LINER NOTES - Etc.

The longwinded introduction to All In...

 

In my best Monty Python voice: “And Now for Something Completely Different…”


Ever since I was a kid, I loved listening to instrumentals. From Henry Mancini’s epic themes to the film scores of John Williams… surf guitar riffs of the Ventures to the blazing guitar work of Eddie Van Halen, Jeff Beck and Joe Satriani-  I’ve always loved listening to and playing instrumental music. I’ve been writing instrumental stuff for a while and had always intended on recording an albums worth of selections. For a song with no lyrics to have an identifiable verse, chorus, solo-and more importantly, to be able to evoke emotion without the use of words-was something I always found very powerful.

 

And then… My last release, …With Aloha, was in 2009. I’d taken some time off to pursuit a few other adventures and occupations all the while intending to start the new project in 2011.  Well, as cosmic and galactic intervention strikes at the most inopportune times, in order of throat cancer, divorce and a few other curveballs that hit. If there was such a thing as Year of the Personal Life Roadkill, that would’ve summed up my 2011 and 2012. Needless to say, recording was the last of my concerns.

 

Unexpected inspiration… While 2011 was the start of a couple of years of turmoil, it was also a source of inspiration. March 11, 2011 was the day that forever changed Japan. The Tōhoku earthquake and tsunami really changed my outlook on life and my own condition. In April 2011, I had the opportunity to travel to some of the worst hit areas in the Tōhoku region. My band and I had the opportunity to perform at a number of the shelters there and to film for a television show I produce that features life in Japan (Doko Ga TV). Filming there and spending time with Tōhoku survivors was life changing for me.

 

Onward and Upward… Since 2011, while continuing to film and perform in Japan-whenever possible, I’d visit and volunteer in the Tōhoku area. I’d perform with the ‘ukulele since it was easy to travel with, and more so because people (especially children) seemed to have a special affinity for the uke.  Also, I started doing more and more instrumental stuff as well, as my vocal range diminised as a result of my condition.

 

Two weeks... TWO WEEKS?!?!  In 2013, I told myself I was going to finally record an instrumental CD.  I started practicing the songs I wanted to record and finished composing the original ones. All of the tracks selected on the album were performed during my time there in the Tōhoku area. I’d mentioned to a few promoters I worked with in Japan that the CD would be out this year.  Well, apparently they thought it would be out in April, during my Japan Golden Week tour.  They’d advertised it and everything. So, in two weeks time, All In was recorded and duplicated and it arrived the day before taking off for my Japan Golden Week tour. For each of my group’s albums, I’ve always tried to include extensive liner notes, lyrics and pictures. This time round, unfortunately, I literally had two weeks to get this CD together recorded and had to bite the bullet on having an ‘extensive’ booklet. I was bummed. So, the complete liner notes are here! If you’d like a PDF copy emailed or snail-mailed to you, email the request on my contact form and I’ll be more than happy send one out to you.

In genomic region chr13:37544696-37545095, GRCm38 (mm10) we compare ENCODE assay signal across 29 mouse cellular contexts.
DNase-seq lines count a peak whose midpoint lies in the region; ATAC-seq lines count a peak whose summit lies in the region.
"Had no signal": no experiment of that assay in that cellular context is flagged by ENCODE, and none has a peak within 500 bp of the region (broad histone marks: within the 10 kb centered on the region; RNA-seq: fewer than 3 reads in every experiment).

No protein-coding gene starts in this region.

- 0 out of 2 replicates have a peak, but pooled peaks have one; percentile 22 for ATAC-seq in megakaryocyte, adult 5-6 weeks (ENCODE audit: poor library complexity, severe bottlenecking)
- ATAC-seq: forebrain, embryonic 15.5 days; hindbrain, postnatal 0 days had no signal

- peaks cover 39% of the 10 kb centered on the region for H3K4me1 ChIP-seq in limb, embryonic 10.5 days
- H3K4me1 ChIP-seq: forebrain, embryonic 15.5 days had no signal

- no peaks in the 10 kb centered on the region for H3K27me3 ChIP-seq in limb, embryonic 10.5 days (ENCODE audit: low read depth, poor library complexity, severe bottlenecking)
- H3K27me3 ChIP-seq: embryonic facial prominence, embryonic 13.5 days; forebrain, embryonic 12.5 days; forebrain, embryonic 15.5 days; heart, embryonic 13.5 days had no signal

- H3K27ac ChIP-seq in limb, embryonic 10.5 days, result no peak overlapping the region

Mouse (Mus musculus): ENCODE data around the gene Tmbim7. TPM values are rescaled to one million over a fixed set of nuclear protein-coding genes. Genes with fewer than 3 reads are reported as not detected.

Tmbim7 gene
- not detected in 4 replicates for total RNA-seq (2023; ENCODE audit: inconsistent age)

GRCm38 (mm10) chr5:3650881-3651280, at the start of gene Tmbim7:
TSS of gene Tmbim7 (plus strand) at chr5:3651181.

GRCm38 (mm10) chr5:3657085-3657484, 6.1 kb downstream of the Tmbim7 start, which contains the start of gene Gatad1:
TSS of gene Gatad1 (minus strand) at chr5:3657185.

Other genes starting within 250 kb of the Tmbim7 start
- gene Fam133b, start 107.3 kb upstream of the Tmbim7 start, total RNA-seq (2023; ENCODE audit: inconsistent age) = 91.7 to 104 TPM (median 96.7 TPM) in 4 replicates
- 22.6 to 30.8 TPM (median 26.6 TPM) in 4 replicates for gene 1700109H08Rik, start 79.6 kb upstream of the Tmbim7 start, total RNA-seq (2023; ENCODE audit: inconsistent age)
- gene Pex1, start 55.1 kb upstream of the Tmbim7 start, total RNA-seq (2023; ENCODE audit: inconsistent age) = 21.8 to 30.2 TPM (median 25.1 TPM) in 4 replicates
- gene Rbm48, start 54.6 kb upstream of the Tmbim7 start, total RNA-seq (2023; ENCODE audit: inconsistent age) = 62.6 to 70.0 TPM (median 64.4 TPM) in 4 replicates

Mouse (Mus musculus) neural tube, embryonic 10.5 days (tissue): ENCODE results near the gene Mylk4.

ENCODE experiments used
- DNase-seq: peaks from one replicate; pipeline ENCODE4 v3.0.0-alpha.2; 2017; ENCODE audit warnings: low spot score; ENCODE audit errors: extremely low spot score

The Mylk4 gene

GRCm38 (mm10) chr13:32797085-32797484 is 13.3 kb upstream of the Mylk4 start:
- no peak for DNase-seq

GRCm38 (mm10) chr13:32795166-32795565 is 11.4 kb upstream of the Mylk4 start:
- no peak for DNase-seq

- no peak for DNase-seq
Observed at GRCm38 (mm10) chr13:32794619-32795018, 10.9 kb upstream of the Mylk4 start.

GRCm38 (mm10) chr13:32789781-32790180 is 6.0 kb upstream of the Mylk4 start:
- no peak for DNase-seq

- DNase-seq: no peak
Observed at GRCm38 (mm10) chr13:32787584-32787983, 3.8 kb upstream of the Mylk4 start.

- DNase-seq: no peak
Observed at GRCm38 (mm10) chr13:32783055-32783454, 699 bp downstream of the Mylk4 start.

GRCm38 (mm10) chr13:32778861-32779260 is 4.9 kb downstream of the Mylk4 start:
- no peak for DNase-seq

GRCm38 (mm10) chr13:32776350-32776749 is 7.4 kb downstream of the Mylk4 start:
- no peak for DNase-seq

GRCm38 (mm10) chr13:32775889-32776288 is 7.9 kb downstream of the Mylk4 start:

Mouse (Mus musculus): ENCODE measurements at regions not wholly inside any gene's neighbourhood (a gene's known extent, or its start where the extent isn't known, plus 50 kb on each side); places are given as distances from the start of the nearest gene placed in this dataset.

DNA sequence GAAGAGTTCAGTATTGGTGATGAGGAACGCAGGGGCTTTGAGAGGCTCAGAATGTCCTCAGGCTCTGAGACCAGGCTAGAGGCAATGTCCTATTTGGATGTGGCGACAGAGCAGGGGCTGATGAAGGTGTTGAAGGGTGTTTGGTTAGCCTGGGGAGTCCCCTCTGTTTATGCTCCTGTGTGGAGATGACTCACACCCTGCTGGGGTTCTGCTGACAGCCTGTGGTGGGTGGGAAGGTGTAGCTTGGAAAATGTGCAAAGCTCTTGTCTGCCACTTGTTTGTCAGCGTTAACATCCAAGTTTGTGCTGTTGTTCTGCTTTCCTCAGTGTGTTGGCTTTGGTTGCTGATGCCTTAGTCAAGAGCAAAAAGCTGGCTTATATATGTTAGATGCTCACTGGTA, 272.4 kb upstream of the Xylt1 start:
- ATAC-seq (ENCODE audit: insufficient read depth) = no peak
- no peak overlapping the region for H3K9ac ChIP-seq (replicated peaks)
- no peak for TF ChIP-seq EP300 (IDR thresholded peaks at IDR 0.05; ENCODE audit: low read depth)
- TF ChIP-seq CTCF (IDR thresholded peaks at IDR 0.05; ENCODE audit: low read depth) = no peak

THE BAND:

Pali Ka‘aihue - ‘Ukulele, Guitar

Will Yokoyama - Bass Guitar

Jenn JROQ Wright - Percussion

Kapono Na'ili'ili - Guitar

Josh Kaye - Keyboards

Von Baron - Drums


 

Produced by: Matt Honda & Pali Kaʻaihue

Recorded by: Matt Honda

Graphics & Photography by: Michael Horton

©PK Records Hawaii

www.pali.net

pali@pali.net


 

Mahalo to my sponsors

All In Liner Notes

By Lea Uehara:

 

All In is quite a departure from Pali’s previous albums with the band, PALI.  He wanted to do something presenting ‘ukulele on a silver platter of sorts. But this is not the `ukulele music you’re used to, think:  Jeff Beck or Joe Satriani meets the ukulele.  Dazzling, high energy tracks share the stage with contemplative compositions layered with some of his favorite instrumental pieces, showcasing the diversity of ‘ukulele as a lead instrument (Side A’s tracks 1 – 7) and as a rhythmic instrument (Side B’s tracks 8 – 10).  All In showcases Pali’s virtuosity and creative skills on this diverse instrumental CD.

 

*            *             *
(Side A)

 

Rising – Originally composed by rock-shamisen duo, the Yoshida Brothers, Rising has been one of my favorite songs hands-down. I adopted it for ‘ukulele, and tried wherever possible to have the uke mimic the timbre, attack and tone of the three stringed Japanese instrument, the shamisen.

Since adapting to ‘ukulele, Rising was something near and dear to my heart since performing it in the Tōhoku shelters.  For me, Rising was the perfect song to represent resilience and strength of the people there.